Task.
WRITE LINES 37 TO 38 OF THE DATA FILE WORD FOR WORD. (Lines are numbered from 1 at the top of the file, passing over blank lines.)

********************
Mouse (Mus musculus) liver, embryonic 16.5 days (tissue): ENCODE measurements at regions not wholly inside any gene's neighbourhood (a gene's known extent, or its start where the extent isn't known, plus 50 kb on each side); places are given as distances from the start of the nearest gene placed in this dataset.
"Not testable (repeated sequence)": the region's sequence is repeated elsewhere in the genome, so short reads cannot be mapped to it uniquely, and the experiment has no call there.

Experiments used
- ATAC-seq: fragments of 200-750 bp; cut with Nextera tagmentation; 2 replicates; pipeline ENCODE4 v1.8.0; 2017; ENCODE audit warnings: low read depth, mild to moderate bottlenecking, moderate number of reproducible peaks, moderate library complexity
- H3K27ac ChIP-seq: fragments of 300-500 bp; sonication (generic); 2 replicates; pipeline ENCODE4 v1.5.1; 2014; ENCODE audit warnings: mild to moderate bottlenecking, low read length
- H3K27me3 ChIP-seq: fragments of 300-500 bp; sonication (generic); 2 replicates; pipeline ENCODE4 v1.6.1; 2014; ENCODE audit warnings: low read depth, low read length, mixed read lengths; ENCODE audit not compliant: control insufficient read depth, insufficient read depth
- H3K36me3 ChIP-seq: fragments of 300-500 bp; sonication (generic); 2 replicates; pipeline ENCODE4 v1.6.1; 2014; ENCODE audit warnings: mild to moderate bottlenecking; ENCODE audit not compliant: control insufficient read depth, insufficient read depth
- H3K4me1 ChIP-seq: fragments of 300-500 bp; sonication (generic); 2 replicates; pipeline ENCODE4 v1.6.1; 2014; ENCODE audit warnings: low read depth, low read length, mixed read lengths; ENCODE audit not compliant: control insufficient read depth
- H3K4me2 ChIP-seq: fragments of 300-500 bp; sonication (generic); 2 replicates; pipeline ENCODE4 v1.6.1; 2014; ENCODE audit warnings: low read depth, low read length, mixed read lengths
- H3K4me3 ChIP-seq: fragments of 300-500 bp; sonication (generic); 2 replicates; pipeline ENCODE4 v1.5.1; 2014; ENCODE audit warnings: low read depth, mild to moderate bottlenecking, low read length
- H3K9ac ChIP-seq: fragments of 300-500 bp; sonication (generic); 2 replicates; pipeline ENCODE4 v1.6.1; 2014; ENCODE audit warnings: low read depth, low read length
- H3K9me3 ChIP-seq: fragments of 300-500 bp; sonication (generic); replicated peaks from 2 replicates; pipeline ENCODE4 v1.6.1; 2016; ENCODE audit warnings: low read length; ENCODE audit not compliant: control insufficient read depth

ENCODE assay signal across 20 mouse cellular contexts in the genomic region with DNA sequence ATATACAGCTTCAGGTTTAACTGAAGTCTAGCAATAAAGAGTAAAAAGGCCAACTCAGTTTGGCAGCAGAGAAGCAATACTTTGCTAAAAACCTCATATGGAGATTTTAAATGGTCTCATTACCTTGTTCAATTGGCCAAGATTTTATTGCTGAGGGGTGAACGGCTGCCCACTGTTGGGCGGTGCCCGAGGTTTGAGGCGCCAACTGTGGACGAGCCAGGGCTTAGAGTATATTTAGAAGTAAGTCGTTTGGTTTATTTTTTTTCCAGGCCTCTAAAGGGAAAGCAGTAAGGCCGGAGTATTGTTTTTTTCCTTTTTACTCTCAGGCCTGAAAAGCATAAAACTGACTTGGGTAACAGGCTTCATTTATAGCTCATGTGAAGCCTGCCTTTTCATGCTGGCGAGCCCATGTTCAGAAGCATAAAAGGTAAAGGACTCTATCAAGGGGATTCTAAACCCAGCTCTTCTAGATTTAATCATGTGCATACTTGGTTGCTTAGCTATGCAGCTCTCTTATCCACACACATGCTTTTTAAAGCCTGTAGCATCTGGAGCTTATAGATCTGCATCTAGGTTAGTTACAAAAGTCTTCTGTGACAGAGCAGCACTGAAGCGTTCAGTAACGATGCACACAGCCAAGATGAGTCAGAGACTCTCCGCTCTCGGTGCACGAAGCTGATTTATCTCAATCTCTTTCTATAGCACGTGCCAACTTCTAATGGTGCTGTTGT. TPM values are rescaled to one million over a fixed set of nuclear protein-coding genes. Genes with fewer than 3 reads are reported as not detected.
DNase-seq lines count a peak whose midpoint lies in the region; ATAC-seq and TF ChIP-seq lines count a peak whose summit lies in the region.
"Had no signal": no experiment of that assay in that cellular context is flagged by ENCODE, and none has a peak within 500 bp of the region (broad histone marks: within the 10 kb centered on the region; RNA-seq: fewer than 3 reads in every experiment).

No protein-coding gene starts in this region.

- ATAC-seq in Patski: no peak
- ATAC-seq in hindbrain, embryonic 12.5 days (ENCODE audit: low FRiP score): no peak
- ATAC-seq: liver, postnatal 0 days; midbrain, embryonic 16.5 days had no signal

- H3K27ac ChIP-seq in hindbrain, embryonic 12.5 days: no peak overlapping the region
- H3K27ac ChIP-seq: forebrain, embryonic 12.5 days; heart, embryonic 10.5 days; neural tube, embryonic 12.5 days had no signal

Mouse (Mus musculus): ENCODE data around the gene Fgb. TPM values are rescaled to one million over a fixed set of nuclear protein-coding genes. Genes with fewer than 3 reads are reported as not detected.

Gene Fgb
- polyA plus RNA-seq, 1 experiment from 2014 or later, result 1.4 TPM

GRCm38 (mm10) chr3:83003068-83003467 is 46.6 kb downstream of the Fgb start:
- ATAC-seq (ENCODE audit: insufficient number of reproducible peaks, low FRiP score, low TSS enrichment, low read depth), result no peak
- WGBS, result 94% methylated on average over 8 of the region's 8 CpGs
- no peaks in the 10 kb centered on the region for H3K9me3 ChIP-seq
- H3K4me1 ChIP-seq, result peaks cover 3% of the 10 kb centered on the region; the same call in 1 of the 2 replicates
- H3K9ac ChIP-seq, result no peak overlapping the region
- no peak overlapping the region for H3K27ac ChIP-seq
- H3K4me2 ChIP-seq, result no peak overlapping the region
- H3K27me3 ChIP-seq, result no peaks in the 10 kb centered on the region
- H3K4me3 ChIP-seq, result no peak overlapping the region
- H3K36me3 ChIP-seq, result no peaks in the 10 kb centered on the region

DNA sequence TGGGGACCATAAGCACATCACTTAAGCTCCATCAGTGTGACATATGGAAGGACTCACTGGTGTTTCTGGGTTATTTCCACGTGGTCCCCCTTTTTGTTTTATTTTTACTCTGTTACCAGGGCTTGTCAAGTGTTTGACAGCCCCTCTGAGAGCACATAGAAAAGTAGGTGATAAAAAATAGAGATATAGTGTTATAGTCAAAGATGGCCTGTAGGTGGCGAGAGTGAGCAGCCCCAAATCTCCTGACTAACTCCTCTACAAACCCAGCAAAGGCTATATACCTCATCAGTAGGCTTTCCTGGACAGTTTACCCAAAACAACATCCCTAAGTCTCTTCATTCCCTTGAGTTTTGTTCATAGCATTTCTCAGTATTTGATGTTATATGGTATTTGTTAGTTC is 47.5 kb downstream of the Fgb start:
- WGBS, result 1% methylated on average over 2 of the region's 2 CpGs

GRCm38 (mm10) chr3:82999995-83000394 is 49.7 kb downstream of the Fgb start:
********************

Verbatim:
- WGBS, result 1% methylated on average over 2 of the region's 2 CpGs

GRCm38 (mm10) chr3:82999995-83000394 is 49.7 kb downstream of the Fgb start: